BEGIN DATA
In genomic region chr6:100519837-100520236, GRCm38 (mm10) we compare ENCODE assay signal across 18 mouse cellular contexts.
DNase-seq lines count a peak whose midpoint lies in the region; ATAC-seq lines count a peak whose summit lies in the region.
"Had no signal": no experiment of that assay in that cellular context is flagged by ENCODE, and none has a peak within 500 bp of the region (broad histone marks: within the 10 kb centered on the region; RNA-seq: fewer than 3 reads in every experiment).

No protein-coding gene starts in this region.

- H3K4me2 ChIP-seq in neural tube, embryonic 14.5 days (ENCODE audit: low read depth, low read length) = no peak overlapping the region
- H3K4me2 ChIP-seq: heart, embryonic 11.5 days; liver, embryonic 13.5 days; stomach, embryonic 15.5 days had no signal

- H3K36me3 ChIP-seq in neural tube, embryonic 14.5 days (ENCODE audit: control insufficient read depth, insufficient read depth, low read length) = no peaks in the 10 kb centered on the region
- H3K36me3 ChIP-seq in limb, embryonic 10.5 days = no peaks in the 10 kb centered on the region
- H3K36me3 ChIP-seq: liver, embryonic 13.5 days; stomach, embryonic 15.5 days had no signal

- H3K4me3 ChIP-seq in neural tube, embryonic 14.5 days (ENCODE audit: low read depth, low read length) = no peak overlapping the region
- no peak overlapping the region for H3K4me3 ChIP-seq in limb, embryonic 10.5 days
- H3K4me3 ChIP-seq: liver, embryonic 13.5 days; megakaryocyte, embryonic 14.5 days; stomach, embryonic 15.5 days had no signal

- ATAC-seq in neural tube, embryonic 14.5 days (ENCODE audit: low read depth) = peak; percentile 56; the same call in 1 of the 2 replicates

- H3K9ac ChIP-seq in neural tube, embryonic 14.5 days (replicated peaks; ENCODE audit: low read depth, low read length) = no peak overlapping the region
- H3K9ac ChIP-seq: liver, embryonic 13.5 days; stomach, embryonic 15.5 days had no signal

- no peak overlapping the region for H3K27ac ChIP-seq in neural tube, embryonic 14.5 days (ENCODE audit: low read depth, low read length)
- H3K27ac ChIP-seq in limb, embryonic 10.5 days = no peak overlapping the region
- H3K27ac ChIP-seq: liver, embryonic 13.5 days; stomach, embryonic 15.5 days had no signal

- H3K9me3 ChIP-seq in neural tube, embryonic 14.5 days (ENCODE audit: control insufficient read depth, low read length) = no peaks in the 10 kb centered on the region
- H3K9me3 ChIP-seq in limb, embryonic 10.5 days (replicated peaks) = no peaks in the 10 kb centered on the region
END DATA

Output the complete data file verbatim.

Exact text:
In genomic region chr6:100519837-100520236, GRCm38 (mm10) we compare ENCODE assay signal across 18 mouse cellular contexts.
DNase-seq lines count a peak whose midpoint lies in the region; ATAC-seq lines count a peak whose summit lies in the region.
"Had no signal": no experiment of that assay in that cellular context is flagged by ENCODE, and none has a peak within 500 bp of the region (broad histone marks: within the 10 kb centered on the region; RNA-seq: fewer than 3 reads in every experiment).

No protein-coding gene starts in this region.

- H3K4me2 ChIP-seq in neural tube, embryonic 14.5 days (ENCODE audit: low read depth, low read length) = no peak overlapping the region
- H3K4me2 ChIP-seq: heart, embryonic 11.5 days; liver, embryonic 13.5 days; stomach, embryonic 15.5 days had no signal

- H3K36me3 ChIP-seq in neural tube, embryonic 14.5 days (ENCODE audit: control insufficient read depth, insufficient read depth, low read length) = no peaks in the 10 kb centered on the region
- H3K36me3 ChIP-seq in limb, embryonic 10.5 days = no peaks in the 10 kb centered on the region
- H3K36me3 ChIP-seq: liver, embryonic 13.5 days; stomach, embryonic 15.5 days had no signal

- H3K4me3 ChIP-seq in neural tube, embryonic 14.5 days (ENCODE audit: low read depth, low read length) = no peak overlapping the region
- no peak overlapping the region for H3K4me3 ChIP-seq in limb, embryonic 10.5 days
- H3K4me3 ChIP-seq: liver, embryonic 13.5 days; megakaryocyte, embryonic 14.5 days; stomach, embryonic 15.5 days had no signal

- ATAC-seq in neural tube, embryonic 14.5 days (ENCODE audit: low read depth) = peak; percentile 56; the same call in 1 of the 2 replicates

- H3K9ac ChIP-seq in neural tube, embryonic 14.5 days (replicated peaks; ENCODE audit: low read depth, low read length) = no peak overlapping the region
- H3K9ac ChIP-seq: liver, embryonic 13.5 days; stomach, embryonic 15.5 days had no signal

- no peak overlapping the region for H3K27ac ChIP-seq in neural tube, embryonic 14.5 days (ENCODE audit: low read depth, low read length)
- H3K27ac ChIP-seq in limb, embryonic 10.5 days = no peak overlapping the region
- H3K27ac ChIP-seq: liver, embryonic 13.5 days; stomach, embryonic 15.5 days had no signal

- H3K9me3 ChIP-seq in neural tube, embryonic 14.5 days (ENCODE audit: control insufficient read depth, low read length) = no peaks in the 10 kb centered on the region
- H3K9me3 ChIP-seq in limb, embryonic 10.5 days (replicated peaks) = no peaks in the 10 kb centered on the region